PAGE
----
Word:

Conquest

Con´quest
n.1.The act or process of conquering, or acquiring by force; the act of overcoming or subduing opposition by force, whether physical or moral; subjection; subjugation; victory.
Three years sufficed for the conquest of the country.
- Prescott.
2.That which is conquered; possession gained by force, physical or moral.
Wherefore rejoice? What conquest brings he home?
- Shak.
3.(Feudal Law) The acquiring of property by other means than by inheritance; acquisition.
4.The act of gaining or regaining by successful struggle; as, the conquest of liberty or peace.Norman Conquest.
The Conquest
(Eng. Hist.) the subjugation of England by William of Normandy in 1066. The
Noun1.conquest - the act of conquering
2.conquest - success in mastering something difficult; "the conquest of space"
3.conquest - an act of winning the love or sexual favor of someone
Synonyms: seduction

CONQUEST, feudal law. This term was used by the feudists to signify purchase.

CONQUEST, international law. The acquisition of the sovereignty of a country by force of arms, exercised by an independent power which reduces the vanquished to the submission of its empire.
     2. It is a general rule, that where conquered countries have laws of their own, these laws remain in force after the conquest, until they are abrogated, unless they are contrary to our religion, or enact any malum in se. In all such cases the laws of the conquering country prevail; for it is not to be presumed that laws opposed to religion or sound morals could be sanctioned. 1 Story, Const. Sec. 150, and the cases there cited.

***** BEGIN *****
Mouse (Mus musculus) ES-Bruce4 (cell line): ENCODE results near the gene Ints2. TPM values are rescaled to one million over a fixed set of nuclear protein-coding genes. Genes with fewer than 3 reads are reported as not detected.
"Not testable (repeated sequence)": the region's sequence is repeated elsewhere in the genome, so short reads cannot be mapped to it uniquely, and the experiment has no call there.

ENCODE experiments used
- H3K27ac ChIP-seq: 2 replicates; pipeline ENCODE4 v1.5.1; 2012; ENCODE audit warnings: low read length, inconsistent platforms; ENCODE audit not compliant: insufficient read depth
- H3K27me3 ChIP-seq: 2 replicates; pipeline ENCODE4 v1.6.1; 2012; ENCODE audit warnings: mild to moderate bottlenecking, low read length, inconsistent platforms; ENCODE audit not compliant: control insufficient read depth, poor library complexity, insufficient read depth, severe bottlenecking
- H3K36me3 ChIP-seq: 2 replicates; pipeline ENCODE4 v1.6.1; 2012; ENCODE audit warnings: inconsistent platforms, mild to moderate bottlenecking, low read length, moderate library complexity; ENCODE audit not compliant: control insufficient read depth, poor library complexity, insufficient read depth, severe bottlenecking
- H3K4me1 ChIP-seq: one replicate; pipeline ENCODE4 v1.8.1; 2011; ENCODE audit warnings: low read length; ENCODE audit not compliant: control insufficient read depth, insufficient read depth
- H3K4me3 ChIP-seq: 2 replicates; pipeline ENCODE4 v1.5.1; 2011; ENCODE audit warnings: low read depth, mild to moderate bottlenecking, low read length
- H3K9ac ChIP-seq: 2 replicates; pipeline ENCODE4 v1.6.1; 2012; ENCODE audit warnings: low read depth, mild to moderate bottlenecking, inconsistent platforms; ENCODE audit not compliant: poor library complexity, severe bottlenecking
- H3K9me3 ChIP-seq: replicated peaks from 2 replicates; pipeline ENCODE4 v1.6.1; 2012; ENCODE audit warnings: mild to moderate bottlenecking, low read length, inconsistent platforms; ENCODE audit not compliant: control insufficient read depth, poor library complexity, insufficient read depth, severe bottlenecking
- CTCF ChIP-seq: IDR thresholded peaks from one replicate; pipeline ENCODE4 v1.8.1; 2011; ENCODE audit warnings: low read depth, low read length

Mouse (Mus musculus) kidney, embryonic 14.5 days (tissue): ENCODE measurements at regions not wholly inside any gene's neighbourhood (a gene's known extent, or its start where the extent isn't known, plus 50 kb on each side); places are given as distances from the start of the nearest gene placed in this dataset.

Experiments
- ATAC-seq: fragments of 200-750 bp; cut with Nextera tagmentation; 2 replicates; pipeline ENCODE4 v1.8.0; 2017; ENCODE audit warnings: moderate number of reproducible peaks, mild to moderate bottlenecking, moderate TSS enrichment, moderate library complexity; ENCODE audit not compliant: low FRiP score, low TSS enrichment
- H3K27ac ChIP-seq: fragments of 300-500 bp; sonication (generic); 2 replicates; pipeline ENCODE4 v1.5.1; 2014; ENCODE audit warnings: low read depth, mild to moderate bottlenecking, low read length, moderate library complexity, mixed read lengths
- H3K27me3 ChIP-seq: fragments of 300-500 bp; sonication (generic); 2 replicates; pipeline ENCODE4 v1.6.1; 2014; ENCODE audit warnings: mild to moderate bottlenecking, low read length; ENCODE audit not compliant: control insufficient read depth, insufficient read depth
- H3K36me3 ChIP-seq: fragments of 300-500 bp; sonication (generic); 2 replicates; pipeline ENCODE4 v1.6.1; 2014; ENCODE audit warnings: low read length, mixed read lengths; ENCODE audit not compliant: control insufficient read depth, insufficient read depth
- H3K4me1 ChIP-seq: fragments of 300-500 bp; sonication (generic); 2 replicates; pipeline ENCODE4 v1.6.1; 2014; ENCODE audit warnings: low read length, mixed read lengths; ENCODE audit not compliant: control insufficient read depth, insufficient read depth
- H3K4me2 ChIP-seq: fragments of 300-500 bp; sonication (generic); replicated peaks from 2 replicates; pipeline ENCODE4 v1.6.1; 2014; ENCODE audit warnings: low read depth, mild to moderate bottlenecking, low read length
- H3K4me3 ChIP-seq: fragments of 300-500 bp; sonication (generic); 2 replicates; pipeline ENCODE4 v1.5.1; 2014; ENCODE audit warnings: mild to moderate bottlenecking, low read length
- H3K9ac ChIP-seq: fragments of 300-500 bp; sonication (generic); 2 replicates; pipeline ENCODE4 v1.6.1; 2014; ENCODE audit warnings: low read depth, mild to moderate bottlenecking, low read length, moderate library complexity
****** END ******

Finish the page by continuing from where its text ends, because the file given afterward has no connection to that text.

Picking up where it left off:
3. The conquest and military occupation of a part of the territory of the United States by a public enemy, renders such conquered territory, during such occupation, a foreign country with respect to the revenue laws of the United States. 4 Wheat. R. 246; 2 Gallis. R. 486. The people of a conquered territory change their allegiance, but, by the modern practice, their relations to each other, and their rights of property, remain the same. 7 Pet. R. 86.
     4. Conquest does not, per se, give the conqueror plenum dominium et utile, but a temporary right of possession and government. 2 Gallis. R. 486; 3 Wash. C. C. R. 101. See 8 Wheat. R. 591; 2 Bay, R. 229; 2 Dall. R. 1; 12 Pet. 410.
     5. The right which the English government claimed over the territory now composing the United States, was not founded on conquest, but discovery. Id. Sec. 152, et seq.

Cadmean victory, KO, Pyrrhic victory, Waterloo, adoption, appropriation, arrogation, ascendancy, assumption, beating, captive, catch, championship, collapse, colonization, conquering, coquette, crash, date, deathblow, debacle, defeat, defeating, destruction, domination, downfall, drubbing, easy victory, enslavement, fall, flirt, grand slam, hiding, honey, indent, knockout, lambasting, landslide, landslide victory, lathering, licking, mastery, moral victory, occupation, overcoming, overthrow, overturn, picnic, preemption, preoccupation, prepossession, pushover, quietus, requisition, rout, routing, ruin, runaway victory, smash, steady, subdual, subduing, subjection, subjugation, success, sweet patootie, sweetheart, sweetie, takeover, taking over, thrashing, total victory, trimming, trouncing, undoing, usurpation, vamp, vampire, vanquishment, walkaway, walkover, whipping, win, winning, winning streak
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Conodontophorida
Conoid
Conoidal
Conoidic
Conominee
Conopodium
Conopodium denudatum
Conospermum
Conoy
Conquadrate
Conquassate
Conquer
Conquerable
Conqueress
conquering
Conqueror
-- Conquest --
Conquets
Conquian
conquistador
Conrad
Conrad Aiken
Conrad Potter Aiken
Conradina
Conradina glabra
CONS
Consanguine
Consanguineal
Consanguined
Consanguineous
Consanguinity
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Conscience
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